Painted Ruins, Grizzly Bear's new album, is more forward movement. But this time there's room to move on this album. They seem to have moved the clutter out of the way and have made an album that is loose and open to interpretation.
Grizzly Bear came out of the great “bands with ‘Bear’ in their name” musical gold rush of the early 2000s. Minus The Bear, Bear in Heaven, Bearnaked Ladies(okay, that’s not a real band.) Grizzly Bear always seemed to have loftier goals. From starting out as just a bedroom project of Ed Droste’s to becoming a full blown band, Grizzly Bear painted their musical landscapes with wide brush strokes and made them as big as they could. 2006s Yellow House was a lesson in restrained beauty. The music sounded as if it had been unpacked from some dusty, antique steamer trunk found in the attic of said yellow house. It felt like it had come from another era, not from a bunch of young 20-something dudes from Brooklyn. 2009s Veckatimest continued the precise, chamber pop that Yellow House had introduced us to. With 2012s Shields the band sounded looser; like the guys had been on a Neil Young and Crazy Horse binge and spent a few months in the studio lashing out at each other with guitars pointed defensively.
With all of these albums, Grizzly Bear have never sounded like a band stuck. They seemed to continue to move forward even if they could’ve lingered a little longer in the sitting parlor playing more beautiful music. Painted Ruins, Grizzly Bear’s new album, is more forward movement. But this time there’s room to move on this album. They seem to have moved the clutter out of the way and have made an album that is loose and open to interpretation.
Album opener “Wasted Acres” is sultry and groovy, like a Tennessee Williams play put to music. Ed Droste sounds more confident on here than he has since “Cheerleader”. It’s a stunning opener. “Mourning Sound” is quite a different beast altogether. It’s a sparse, bass-driven track that leaves all the nuance and mystery at the studio door. I’ve heard critiques of the track as being too simple and not sounding like Grizzly Bear. It does have its own sound in the Grizzly Bear discography, but why is that a bad thing? Droste takes the lead for most of the song, with Daniel Rossen coming in on the bridge. It’s a great change of pace. “Four Cypresses” could pass for a St. Vincent track with it’s jaunty rhythm, but the vocals reveal that Grizzly Bear sound.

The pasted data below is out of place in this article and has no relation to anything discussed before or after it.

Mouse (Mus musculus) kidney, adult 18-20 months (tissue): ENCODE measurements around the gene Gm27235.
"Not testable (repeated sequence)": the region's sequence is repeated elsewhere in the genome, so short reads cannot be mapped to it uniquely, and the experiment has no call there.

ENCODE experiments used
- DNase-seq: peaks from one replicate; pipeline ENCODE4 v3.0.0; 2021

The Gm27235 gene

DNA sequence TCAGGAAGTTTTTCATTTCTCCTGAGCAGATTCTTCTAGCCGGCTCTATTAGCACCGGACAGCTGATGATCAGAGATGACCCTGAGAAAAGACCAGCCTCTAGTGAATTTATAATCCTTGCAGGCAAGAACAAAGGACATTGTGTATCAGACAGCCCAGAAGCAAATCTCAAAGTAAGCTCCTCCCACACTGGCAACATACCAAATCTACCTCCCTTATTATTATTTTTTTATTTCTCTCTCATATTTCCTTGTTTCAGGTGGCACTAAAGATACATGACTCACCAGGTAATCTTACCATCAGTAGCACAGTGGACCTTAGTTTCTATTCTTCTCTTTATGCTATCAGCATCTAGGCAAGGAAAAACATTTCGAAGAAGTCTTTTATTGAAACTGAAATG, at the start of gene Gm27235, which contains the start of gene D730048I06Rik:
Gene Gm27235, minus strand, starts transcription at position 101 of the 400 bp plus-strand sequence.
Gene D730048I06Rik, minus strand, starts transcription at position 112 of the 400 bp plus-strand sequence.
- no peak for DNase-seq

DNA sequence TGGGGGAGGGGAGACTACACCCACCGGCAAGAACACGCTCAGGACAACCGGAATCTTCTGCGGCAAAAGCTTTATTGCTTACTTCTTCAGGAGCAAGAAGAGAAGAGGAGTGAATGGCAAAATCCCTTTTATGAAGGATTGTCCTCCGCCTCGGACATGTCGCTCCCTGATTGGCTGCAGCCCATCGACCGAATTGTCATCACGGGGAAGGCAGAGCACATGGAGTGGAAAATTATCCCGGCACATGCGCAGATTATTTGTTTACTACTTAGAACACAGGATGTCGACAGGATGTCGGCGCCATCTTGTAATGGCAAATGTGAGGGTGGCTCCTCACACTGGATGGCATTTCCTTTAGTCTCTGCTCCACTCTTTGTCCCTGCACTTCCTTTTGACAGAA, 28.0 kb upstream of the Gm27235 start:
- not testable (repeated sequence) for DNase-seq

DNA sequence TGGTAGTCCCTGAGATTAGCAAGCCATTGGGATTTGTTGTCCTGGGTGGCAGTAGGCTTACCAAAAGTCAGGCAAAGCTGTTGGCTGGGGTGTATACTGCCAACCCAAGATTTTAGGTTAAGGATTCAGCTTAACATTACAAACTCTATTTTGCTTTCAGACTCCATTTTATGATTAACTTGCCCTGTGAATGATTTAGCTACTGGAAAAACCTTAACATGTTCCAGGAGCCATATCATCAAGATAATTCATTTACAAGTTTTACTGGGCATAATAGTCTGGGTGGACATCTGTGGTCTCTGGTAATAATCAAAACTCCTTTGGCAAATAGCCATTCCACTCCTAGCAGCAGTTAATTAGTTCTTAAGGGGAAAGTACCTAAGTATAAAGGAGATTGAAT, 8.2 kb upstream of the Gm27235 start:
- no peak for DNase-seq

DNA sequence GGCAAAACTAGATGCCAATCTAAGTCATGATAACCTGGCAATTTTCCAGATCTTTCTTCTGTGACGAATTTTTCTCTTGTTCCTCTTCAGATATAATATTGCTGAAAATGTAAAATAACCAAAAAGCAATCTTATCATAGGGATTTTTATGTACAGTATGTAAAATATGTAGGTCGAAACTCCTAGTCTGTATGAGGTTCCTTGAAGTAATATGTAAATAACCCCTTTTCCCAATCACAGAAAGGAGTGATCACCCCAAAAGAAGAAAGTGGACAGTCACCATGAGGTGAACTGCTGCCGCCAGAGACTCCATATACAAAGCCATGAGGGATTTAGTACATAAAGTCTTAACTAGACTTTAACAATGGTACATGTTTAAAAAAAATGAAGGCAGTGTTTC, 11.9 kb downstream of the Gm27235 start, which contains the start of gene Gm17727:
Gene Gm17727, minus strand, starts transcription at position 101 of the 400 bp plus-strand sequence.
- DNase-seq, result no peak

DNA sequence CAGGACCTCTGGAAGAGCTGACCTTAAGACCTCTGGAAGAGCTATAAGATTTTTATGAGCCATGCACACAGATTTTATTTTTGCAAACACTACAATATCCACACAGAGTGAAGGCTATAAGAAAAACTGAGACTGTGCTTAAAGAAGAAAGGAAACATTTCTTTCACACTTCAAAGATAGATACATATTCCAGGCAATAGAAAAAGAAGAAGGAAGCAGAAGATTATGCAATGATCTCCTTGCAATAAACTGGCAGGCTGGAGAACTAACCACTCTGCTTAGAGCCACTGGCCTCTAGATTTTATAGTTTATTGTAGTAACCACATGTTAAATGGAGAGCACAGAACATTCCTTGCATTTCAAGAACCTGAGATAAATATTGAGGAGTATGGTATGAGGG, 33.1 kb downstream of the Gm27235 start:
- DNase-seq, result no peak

What is that sound? Part chamber pop, part jazz-inflected experimental, and indie choral group. There’s 70s influences, vocal group influences, and possibly some folk roots as well. But with these four guys together all of the influences come together to create something completely new.
Elsewhere, “Three Rings” brings a Gothic lean to the proceedings while “Cut-Out” is a quiet and jaunty track. It opens simply only to reveal sonic delights as the song rolls on. “Glass Hillside” sounds like a psychedelic Fairport Convention with cryptic, otherwordly vocal harmonies. “Neighbors” sounds like something Simon and Garfunkel might’ve done in the early 70s had they been slightly hipper cats. “Sky Took Hold” ends the album beautifully. It’s sensuous and mournful. It retains all the melodrama and preciseness we’ve come to love about Grizzly Bear, but with more room to stretch out and feel the track.
Painted Ruins sounds like Grizzly Bear in a good place. These tracks are loose but vital. 15 years in and there seems to be no slowing down for our favorite “Bear” band.